Please use this identifier to cite or link to this item: http://hdl.handle.net/20.500.11889/5435
Title: Mixed-probe simulation and probe-derived surface topography map analysis for ligand binding site identification
Authors: Sayyed-Ahmad, Abdallah
Gorfe, Alemayehu A.
Issue Date: Mar-2017
Publisher: ACS
Citation: Sayyed-Ahmad A and Gorfe AA “Mixed-probe simulation and probe-derived surface topography map analysis for ligand binding site identification”, Journal of chemical theory and computation, 13(4), 1851-1861, 2017.
Abstract: Membrane proteins represent a considerable fraction of pharmaceutical drug targets. A computational technique to identify ligand binding pockets in these proteins is therefore of great importance. We recently reported such a technique called pMD-membrane that utilizes small molecule probes to detect ligand binding sites and surface hotspots on membrane proteins based on probe-based molecular dynamics simulation. The current work extends pMD-membrane to a diverse set of small organic molecular species that can be used as cosolvents during simulation of membrane proteins. We also describe a projection technique for globally quantifying probe densities on the protein surface and introduce a technique to construct surface topography maps directly from the probe-binding propensity of surface residues. The map reveals surface patterns and geometric features that aid in filtering out high probe density hotspots lacking pocketlike characteristics. We demonstrate the applicability of the extended pMD-membrane and the new analysis tool by exploring the druggability of full-length G12D, G12V, and G13D oncogenic K-Ras mutants bound to a negatively charged lipid bilayer. Using data from 30 pMD-membrane runs conducted in the presence of a 2.8 M cosolvent made up of an equal proportion of seven small organic molecules, we show that our approach robustly identifies known allosteric ligand binding sites and other reactive regions on K-Ras. Our results also show that accessibility of some pockets is modulated by differential membrane interactions.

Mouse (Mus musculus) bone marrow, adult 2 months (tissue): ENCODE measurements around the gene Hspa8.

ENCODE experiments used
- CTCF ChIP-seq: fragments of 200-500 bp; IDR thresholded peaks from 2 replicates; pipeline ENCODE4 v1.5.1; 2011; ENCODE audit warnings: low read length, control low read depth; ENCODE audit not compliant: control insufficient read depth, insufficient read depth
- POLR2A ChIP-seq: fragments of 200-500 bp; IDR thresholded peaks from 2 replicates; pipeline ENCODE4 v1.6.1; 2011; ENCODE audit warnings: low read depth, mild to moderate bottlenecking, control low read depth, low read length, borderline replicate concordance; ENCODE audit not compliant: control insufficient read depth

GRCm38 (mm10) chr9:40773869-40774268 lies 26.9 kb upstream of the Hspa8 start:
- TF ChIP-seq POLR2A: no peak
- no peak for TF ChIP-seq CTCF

Description: An article publishe in : Journal of Chemical Theory and Computation, 2017, 13, pp. 1851−1861
URI: http://hdl.handle.net/20.500.11889/5435
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